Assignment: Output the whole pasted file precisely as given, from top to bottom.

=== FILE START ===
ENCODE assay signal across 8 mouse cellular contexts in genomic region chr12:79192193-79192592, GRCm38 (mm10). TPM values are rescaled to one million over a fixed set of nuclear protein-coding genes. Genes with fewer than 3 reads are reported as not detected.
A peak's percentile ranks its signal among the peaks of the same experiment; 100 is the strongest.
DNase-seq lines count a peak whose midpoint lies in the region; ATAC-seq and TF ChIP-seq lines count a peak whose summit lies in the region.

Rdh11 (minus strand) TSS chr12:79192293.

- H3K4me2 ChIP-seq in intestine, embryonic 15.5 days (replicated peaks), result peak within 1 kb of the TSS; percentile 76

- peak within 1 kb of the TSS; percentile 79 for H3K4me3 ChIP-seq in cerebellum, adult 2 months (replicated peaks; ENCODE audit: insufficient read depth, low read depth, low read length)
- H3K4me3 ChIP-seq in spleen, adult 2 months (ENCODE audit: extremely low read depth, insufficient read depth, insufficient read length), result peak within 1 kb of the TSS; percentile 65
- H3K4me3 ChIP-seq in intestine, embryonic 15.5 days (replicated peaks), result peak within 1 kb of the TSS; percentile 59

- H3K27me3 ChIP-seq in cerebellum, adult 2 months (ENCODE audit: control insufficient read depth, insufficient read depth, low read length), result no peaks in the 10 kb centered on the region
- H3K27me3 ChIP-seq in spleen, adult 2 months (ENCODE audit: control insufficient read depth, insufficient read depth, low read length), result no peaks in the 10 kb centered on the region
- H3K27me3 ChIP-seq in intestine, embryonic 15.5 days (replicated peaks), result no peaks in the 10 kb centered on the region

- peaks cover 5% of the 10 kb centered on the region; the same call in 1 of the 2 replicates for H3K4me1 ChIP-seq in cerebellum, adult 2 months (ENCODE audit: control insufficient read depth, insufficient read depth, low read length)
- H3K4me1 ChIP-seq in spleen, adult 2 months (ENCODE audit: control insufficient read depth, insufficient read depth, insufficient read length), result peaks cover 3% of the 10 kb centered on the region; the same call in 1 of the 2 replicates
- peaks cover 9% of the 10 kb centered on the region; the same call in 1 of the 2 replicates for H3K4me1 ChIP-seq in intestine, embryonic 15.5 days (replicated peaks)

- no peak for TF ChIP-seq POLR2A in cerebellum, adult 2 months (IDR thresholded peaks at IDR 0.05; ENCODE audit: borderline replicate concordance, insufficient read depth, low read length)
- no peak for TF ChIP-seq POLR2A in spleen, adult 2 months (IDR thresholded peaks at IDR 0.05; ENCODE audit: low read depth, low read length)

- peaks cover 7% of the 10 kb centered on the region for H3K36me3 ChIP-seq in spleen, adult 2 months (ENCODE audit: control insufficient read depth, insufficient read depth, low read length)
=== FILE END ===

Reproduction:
ENCODE assay signal across 8 mouse cellular contexts in genomic region chr12:79192193-79192592, GRCm38 (mm10). TPM values are rescaled to one million over a fixed set of nuclear protein-coding genes. Genes with fewer than 3 reads are reported as not detected.
A peak's percentile ranks its signal among the peaks of the same experiment; 100 is the strongest.
DNase-seq lines count a peak whose midpoint lies in the region; ATAC-seq and TF ChIP-seq lines count a peak whose summit lies in the region.

Rdh11 (minus strand) TSS chr12:79192293.

- H3K4me2 ChIP-seq in intestine, embryonic 15.5 days (replicated peaks), result peak within 1 kb of the TSS; percentile 76

- peak within 1 kb of the TSS; percentile 79 for H3K4me3 ChIP-seq in cerebellum, adult 2 months (replicated peaks; ENCODE audit: insufficient read depth, low read depth, low read length)
- H3K4me3 ChIP-seq in spleen, adult 2 months (ENCODE audit: extremely low read depth, insufficient read depth, insufficient read length), result peak within 1 kb of the TSS; percentile 65
- H3K4me3 ChIP-seq in intestine, embryonic 15.5 days (replicated peaks), result peak within 1 kb of the TSS; percentile 59

- H3K27me3 ChIP-seq in cerebellum, adult 2 months (ENCODE audit: control insufficient read depth, insufficient read depth, low read length), result no peaks in the 10 kb centered on the region
- H3K27me3 ChIP-seq in spleen, adult 2 months (ENCODE audit: control insufficient read depth, insufficient read depth, low read length), result no peaks in the 10 kb centered on the region
- H3K27me3 ChIP-seq in intestine, embryonic 15.5 days (replicated peaks), result no peaks in the 10 kb centered on the region

- peaks cover 5% of the 10 kb centered on the region; the same call in 1 of the 2 replicates for H3K4me1 ChIP-seq in cerebellum, adult 2 months (ENCODE audit: control insufficient read depth, insufficient read depth, low read length)
- H3K4me1 ChIP-seq in spleen, adult 2 months (ENCODE audit: control insufficient read depth, insufficient read depth, insufficient read length), result peaks cover 3% of the 10 kb centered on the region; the same call in 1 of the 2 replicates
- peaks cover 9% of the 10 kb centered on the region; the same call in 1 of the 2 replicates for H3K4me1 ChIP-seq in intestine, embryonic 15.5 days (replicated peaks)

- no peak for TF ChIP-seq POLR2A in cerebellum, adult 2 months (IDR thresholded peaks at IDR 0.05; ENCODE audit: borderline replicate concordance, insufficient read depth, low read length)
- no peak for TF ChIP-seq POLR2A in spleen, adult 2 months (IDR thresholded peaks at IDR 0.05; ENCODE audit: low read depth, low read length)

- peaks cover 7% of the 10 kb centered on the region for H3K36me3 ChIP-seq in spleen, adult 2 months (ENCODE audit: control insufficient read depth, insufficient read depth, low read length)